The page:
Saturday, January 30, 2010

Web privacy: Flash cookies

Web privacy is a major concern at Exotic and Irrational Entertainment. Most people know about browser cookies, which are used to record what sites you visit, what ads you view, what products you buy online, and other information about you. But you can set your browser to reject all cookies except those that you explicitly agree to (it's particularly important to block third-party cookies). What's more insidious are the data-gathering techniques that you may be unaware of.

A few months ago I wrote about web bugs and beacons, and how they are used without your knowledge or consent to gather and aggregate information about you. There's another way that your internet use is monitored without your knowledge, and it's through a technology called "local shared objects."

Local shared objects are essentially permanent super-cookies that can each hold up to 100 KB of information about your web usage. To give you an idea of how much information this is, the text of this blog post is about 5 KB. So 100 KB would be the equivalent of 20 posts this size. It's a lot of information about the URLs you visit, the images you view, the products you buy, and the videos you watch.

Local shared objects can be placed on your computer without your knowledge or consent every time you use Adobe's Flash Player. That means every time you view a video on YouTube, Hulu or a similar site, a Flash super-cookie can be placed on your computer. But it can happen too whenever you visit a page on any site that contains Flash content (like ads that play automatically when they load in your browser). A recent report on "Flash Cookies and Privacy" (see below) found that more than 50% of the websites in their sample used Flash cookies.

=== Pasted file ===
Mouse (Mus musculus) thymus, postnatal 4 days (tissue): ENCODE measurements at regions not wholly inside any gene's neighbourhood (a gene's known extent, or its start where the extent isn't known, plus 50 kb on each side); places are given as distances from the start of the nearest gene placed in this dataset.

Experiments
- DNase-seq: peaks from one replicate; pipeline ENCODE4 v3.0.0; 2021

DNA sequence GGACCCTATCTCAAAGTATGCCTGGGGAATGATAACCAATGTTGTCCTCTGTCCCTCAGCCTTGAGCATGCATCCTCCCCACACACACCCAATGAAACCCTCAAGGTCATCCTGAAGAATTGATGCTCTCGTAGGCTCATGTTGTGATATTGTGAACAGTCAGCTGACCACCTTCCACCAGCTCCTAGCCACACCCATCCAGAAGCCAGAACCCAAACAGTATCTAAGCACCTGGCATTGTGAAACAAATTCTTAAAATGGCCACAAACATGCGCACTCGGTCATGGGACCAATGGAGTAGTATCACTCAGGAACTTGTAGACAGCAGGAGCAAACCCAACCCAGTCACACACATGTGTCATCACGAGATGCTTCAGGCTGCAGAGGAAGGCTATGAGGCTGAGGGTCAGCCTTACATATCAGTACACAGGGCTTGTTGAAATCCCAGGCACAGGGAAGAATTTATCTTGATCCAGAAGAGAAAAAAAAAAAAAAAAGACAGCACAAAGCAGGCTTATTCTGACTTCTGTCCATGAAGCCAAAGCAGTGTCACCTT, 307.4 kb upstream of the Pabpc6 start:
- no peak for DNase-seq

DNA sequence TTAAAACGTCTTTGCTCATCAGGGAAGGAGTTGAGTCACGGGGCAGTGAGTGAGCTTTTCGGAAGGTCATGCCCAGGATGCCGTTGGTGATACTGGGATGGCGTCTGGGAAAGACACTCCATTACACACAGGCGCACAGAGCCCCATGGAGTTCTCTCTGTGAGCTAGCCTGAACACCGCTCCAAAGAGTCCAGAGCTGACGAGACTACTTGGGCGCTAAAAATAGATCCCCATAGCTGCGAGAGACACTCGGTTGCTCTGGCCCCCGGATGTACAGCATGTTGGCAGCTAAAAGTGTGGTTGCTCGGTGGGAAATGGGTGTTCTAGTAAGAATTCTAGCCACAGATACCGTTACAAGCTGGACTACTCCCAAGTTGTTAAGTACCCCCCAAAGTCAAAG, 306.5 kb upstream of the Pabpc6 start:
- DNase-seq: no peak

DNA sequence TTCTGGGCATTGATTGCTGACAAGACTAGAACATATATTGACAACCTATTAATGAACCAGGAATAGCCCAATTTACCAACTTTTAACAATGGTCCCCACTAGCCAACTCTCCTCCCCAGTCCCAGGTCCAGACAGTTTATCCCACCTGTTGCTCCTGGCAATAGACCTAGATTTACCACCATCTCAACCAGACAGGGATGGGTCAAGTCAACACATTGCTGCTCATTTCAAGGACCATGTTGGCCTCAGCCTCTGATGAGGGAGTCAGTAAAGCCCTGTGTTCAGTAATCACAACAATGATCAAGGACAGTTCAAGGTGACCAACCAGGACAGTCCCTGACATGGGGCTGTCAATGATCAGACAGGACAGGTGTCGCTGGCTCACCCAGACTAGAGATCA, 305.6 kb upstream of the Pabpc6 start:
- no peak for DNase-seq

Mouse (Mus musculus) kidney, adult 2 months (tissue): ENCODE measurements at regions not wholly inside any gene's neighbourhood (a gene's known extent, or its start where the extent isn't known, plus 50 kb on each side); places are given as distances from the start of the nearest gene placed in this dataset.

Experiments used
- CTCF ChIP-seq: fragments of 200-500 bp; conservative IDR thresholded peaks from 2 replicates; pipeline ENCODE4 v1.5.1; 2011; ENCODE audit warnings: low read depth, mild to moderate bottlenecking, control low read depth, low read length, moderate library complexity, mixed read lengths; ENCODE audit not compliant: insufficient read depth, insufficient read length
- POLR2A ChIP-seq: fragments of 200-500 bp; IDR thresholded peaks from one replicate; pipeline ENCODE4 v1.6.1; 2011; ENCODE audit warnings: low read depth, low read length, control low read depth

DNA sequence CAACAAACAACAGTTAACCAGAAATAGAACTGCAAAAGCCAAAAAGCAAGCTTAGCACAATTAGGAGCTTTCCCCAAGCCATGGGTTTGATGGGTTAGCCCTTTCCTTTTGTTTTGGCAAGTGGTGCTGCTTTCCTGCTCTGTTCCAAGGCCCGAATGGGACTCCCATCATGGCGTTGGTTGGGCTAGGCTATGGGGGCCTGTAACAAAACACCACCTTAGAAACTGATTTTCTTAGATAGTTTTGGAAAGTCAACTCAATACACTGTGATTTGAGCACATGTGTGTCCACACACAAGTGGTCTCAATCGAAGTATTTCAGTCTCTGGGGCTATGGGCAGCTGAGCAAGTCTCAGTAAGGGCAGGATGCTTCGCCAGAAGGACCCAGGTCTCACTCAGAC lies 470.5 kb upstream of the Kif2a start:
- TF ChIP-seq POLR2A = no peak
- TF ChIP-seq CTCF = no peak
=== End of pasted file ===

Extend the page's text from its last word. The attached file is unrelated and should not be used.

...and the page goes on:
Not only do these Flash cookies have the capability of recording a large amount of information about you, they act as a backup for browser cookies that you think you've deleted. So when a new browser cookie is placed on your computer by the site, the Flash cookie simply gives it same user ID and other information as the old cookie, "re-spawning" the deleted cookie.

To prevent Flash cookies from being automatically placed on your computer, you have to go to the Adobe website's Flash Player Settings Manager.

On the left-hand side of this page is a list of links for what Adobe calls global privacy, storage and security options. These control the settings for sites you haven't yet visited. There are also links for what Adobe calls website privacy and storage options, which control the settings for individual websites that you have already visited.

The Settings Manager that you see when you click on one of the links on this page is not an image. It is the actual Settings Manager that controls the Flash cookie privacy, security and storage options for your individual computer. Here is Adobe's own page on how to manage and disable local shared objects.

For more information on Flash cookies, how they are being used, and what you can do to prevent them from being set on your computer without your knowledge, here are some resources:

A recent article by Ryan Singel in Wired magazine: You Deleted Your Cookies? Think Again.

A page on the Electronic Privacy Information Center website: Local Shared Objects--"Flash Cookies".

A report by Ashkan Soltani of the University of California Berkeley School of Information and colleagues posted on the Social Science Research Network: Flash Cookies and Privacy.

Ironically, the Soltani report apparently can't be downloaded unless you allow the SSRN site to place browser cookies on your computer. Here's the abstract: "This is a pilot study of the use of 'Flash cookies' by popular websites. We find that more than 50% of the sites in our sample are using flash cookies to store information about the user. Some are using it to 'respawn' or re-instantiate HTTP cookies deleted by the user. Flash cookies often share the same values as HTTP cookies, and are even used on government websites to assign unique values to users. Privacy policies rarely disclose the presence of Flash cookies, and user controls for effectuating privacy preferences are lacking."

1 comment:

  1. One correction - you write "..it can happen too whenever you visit a page on any site that contains Flash content." It's actually much worse than that. Any website you visit - with or without flash content - can drop LSOs on you and track you. Additionally, they are used by some organizations to track you across sites.

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